In the game the students have a holiday job in a hotel. To foster engaged gameplay and create context for the educational content, a storyline was created. The theme of the storyline (earn money, holiday) was tailored to fit the teenage students interests and world.
The game consists of a lead game and different subgames. In the lead game the players are introduced to the storyline. Players can also view their scores on a map with high scores. In the lead game the players can choose one of the three different subgames:
- fill refrigerators
- serve drinks
- serve orders
Successful completion of the tasks will lead to an increase in money (score). Every level equals one day of work in the hotel and contains all three subgames.
Starting the game, the player chooses an avatar with a choice for gender and origin.
After a short introduction (the back story), players are accompanied to the Room where players can choose subgames and consult their game score. Subgames are represented as paintings on the wall. The map gives players an overview of their score and the countries they can already visit.
The refrigerator subgame
Players need to fill the refrigerator in accordance with a given proportion (e.g. for every x bottles of Fanta, there need to be y bottles of cola in the refrigerator. If there are z bottles of Fanta in the refrigerator, how many bottles of cola do you need?). The assignment appears on the white board. Players can place the correct amount of bottles in the refrigerator by clicking or by dragging the bottles. By closing the door they receive feedback.
The Blender subgame
Players need to complete a cocktail in accordance with a provided recipe.The recipe is written on the white board. The blender already contains a mixture of yoghurt and strawberry juice, but the quantity of the ingredients in the blender does not fit the recipe. The players need to add yoghurt and/or strawberry juice to ‘fix’ the mixture so that it is in accordance with the ratio that the recipe prescribes. The players can add the ingredients by dragging the bottles over the blender.
The players need to serve the drink that matches the order (e.g., serve the sweetest cocktail). The assignment appears on the white board. The player needs to drag the correct pitcher to the serving tray.
The game has several tools to aid gameplay. In an interactive tutorial players learn the game mechanics, that is, they receive information about the tasks and the actions that are possible in the game to perform the task.
Game mechanics tutorial
A content related tutorial gives players information about the different proportional reasoning problems and the strategies they can use to solve these problems. This tutorial can be activated whenever needed .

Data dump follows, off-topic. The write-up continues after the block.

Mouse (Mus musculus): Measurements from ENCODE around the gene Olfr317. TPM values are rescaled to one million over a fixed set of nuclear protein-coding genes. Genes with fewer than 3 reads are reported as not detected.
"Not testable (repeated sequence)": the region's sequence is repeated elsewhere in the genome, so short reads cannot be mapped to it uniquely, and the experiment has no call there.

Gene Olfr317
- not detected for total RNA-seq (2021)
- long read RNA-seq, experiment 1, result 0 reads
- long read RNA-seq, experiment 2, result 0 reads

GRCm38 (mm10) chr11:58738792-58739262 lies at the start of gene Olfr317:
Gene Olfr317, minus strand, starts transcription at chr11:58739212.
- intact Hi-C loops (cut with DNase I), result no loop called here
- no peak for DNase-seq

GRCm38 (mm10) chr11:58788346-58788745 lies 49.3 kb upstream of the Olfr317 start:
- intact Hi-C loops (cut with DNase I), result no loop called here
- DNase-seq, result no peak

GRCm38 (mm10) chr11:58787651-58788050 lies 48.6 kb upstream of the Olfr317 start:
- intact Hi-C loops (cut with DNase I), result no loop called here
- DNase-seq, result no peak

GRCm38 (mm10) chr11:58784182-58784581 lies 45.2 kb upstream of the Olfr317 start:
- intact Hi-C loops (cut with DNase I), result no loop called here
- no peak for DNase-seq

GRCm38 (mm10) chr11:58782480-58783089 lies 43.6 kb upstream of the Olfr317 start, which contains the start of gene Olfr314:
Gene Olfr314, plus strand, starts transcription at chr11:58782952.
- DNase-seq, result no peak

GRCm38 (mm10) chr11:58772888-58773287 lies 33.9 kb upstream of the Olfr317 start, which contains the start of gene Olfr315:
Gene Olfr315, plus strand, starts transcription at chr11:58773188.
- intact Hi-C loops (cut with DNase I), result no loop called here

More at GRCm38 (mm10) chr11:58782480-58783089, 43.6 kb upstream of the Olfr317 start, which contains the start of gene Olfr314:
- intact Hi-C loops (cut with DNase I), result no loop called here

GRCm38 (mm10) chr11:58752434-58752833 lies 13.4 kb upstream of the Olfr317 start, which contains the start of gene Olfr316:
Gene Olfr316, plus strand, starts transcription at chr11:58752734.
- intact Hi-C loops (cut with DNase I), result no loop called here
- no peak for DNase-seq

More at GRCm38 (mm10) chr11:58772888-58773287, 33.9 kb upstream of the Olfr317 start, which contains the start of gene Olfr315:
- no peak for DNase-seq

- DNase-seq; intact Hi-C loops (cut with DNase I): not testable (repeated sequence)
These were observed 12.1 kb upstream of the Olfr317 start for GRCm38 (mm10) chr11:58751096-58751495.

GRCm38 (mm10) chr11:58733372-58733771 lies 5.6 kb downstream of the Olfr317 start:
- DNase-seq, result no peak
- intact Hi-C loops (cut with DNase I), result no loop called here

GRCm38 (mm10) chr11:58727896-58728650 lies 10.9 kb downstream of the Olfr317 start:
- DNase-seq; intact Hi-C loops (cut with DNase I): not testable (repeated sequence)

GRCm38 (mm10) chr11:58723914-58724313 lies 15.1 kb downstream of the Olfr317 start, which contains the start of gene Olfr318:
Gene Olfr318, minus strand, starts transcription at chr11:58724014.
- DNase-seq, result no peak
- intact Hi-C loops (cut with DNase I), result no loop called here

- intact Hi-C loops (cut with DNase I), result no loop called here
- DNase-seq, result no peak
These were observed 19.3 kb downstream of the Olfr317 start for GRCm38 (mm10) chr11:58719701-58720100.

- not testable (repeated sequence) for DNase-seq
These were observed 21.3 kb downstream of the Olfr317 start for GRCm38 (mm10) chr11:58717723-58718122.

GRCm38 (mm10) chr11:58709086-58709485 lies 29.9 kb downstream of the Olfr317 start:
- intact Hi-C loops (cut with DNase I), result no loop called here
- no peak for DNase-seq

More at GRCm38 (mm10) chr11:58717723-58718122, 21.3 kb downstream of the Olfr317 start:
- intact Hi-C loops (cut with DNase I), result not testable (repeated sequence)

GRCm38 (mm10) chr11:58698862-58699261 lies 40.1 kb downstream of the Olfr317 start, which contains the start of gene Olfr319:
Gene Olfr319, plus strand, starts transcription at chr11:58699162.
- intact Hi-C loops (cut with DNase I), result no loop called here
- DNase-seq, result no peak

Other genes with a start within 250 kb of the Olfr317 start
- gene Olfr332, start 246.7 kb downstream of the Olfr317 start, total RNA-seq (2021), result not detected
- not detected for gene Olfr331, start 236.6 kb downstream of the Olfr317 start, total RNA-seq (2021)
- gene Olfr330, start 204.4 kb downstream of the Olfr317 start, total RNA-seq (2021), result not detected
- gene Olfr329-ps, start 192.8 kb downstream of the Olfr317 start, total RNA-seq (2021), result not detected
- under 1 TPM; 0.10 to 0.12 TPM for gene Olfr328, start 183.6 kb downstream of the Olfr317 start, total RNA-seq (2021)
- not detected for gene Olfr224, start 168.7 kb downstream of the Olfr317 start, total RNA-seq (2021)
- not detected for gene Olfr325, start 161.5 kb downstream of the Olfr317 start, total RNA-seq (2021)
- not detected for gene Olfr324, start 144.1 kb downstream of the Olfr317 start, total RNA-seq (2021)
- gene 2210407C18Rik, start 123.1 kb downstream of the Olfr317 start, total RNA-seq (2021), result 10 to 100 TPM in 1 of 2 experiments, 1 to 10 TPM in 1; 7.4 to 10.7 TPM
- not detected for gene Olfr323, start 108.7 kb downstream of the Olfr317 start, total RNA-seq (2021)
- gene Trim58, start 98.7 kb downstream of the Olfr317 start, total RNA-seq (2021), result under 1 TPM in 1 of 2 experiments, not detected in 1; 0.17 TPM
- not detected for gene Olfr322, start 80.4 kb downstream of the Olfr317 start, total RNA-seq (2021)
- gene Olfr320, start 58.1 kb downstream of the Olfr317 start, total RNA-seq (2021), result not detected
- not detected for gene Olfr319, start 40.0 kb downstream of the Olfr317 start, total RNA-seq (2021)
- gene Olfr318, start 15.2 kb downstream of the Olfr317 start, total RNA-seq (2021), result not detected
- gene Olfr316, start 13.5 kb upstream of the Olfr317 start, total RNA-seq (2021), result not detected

Players can also add a column to the representation of the problem to help them to simplify the first ratio. In this column they can fill out their interim solution so they do not have to calculate too much steps in their head. In addition, students can use a built-in calculator.
Additional column to simplify a ratio and the Calculator
During the game players receive different kinds of feedback on their actions. The feedback is either related to the:
- accuracy (the solution is right or wrong),
- efficiency (they are spoiling materials (e.g. dropping bottles), or they start off with a right move)
- performance (how their score relates to that of other players).
The feedback is provided by a non-playable character (NPG), an increase or decrease in score, or a visual representation of ranking.
When a subgame is completed, players are automatically redirected to the map where they receive feedback on their performance. The map shows which countries they can visit with the money they have earned. Furthermore, they see how their score relates to that of others. With this information players get an idea about how they are performing on the tasks compared to others.
Students earn money by solving the tasks in the subgames. They can increase the money by performing positive actions such as starting the task in a correct way (e.g., putting the first bottle in the refrigerator), but the money will decrease when performing undesired actions (e.g., using the calculator will cost money).
The following technical demands were defined:
- the game can be played online and stand-alone on school PC’s
- variable information (e.g., texts) can be easily changed
- modularity (i.e., game functionality can be easily modified, deleted or added)
- multiple versions (with combinations of instructional support) can be implemented
- all actions of the game players are logged
Based on these demands Flash Develop/ActionScript with a MySQL database connection was chosen.
In order to accommodate the required flexibility all variable information such as assignments, feedback, parameters, introduction texts etc are described in xml files that can be easily modified. The modularity demand is met by dividing the game in a base game and several subgames. With the object-oriented/component-based paradigm that is chosen, it is relatively easily to modify, delete or add new subgames.
For a more extensive description see:
Vandercruysse, S., ter Vrugte, J., de Jong, T., Wouters, P., van Oostendorp, H., Verschaffel, L., Van Dooren, W., & Elen, J. (2015). “Zeldenrust”: A mathematical game-based learning environment for prevocational students. In J. Torbeyns, E. Lehtinen, & J. Elen (Eds.), Advances in Game-Based Learning (pp. 63-81). Berlin: Springer-Verlag.